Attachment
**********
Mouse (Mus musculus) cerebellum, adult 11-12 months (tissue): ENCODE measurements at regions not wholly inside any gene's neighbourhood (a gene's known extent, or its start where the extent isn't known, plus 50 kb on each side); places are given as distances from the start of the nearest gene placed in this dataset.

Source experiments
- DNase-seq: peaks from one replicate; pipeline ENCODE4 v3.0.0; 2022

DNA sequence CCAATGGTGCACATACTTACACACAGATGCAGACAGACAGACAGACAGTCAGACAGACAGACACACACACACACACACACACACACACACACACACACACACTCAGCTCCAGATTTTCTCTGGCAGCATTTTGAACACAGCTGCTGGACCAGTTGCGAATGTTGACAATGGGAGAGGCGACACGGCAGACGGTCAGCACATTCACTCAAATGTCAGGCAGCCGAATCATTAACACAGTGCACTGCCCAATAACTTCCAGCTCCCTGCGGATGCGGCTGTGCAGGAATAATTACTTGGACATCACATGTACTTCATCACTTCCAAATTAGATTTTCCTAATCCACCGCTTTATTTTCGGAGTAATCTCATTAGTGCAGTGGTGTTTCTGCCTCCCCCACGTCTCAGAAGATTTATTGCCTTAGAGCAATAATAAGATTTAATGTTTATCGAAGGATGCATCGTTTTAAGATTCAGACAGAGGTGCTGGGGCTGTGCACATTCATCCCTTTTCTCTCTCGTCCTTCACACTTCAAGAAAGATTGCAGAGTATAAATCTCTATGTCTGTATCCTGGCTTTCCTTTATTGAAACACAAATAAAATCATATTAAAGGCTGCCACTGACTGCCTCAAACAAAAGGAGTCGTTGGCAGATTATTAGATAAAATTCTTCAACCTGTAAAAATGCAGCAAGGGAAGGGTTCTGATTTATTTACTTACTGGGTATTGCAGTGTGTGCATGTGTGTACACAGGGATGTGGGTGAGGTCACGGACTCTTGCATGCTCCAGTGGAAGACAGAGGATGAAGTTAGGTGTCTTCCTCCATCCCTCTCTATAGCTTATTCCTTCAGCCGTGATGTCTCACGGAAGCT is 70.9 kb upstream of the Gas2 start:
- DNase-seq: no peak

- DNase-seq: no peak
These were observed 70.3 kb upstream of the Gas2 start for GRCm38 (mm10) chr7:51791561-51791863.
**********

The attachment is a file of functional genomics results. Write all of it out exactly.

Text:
Mouse (Mus musculus) cerebellum, adult 11-12 months (tissue): ENCODE measurements at regions not wholly inside any gene's neighbourhood (a gene's known extent, or its start where the extent isn't known, plus 50 kb on each side); places are given as distances from the start of the nearest gene placed in this dataset.

Source experiments
- DNase-seq: peaks from one replicate; pipeline ENCODE4 v3.0.0; 2022

DNA sequence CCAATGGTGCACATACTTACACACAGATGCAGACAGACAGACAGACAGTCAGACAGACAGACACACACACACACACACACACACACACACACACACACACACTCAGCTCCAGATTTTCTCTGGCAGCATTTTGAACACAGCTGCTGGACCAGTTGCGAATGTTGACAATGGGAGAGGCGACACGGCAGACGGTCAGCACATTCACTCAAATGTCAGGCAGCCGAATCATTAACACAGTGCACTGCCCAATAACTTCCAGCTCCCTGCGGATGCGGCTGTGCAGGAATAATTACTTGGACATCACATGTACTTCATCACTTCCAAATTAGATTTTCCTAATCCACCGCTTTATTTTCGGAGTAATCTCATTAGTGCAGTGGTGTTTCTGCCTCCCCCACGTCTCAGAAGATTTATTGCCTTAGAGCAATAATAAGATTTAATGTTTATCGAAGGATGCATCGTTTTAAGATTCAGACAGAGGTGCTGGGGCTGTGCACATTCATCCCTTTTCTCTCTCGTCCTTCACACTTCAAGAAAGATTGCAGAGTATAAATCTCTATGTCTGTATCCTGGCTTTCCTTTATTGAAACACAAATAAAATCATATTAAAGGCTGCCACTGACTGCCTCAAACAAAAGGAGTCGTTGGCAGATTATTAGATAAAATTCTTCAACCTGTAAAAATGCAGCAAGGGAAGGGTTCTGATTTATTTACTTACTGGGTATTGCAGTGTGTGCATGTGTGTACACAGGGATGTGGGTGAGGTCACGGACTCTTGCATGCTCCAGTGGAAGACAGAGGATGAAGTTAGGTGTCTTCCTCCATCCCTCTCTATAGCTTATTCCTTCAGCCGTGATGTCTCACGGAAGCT is 70.9 kb upstream of the Gas2 start:
- DNase-seq: no peak

- DNase-seq: no peak
These were observed 70.3 kb upstream of the Gas2 start for GRCm38 (mm10) chr7:51791561-51791863.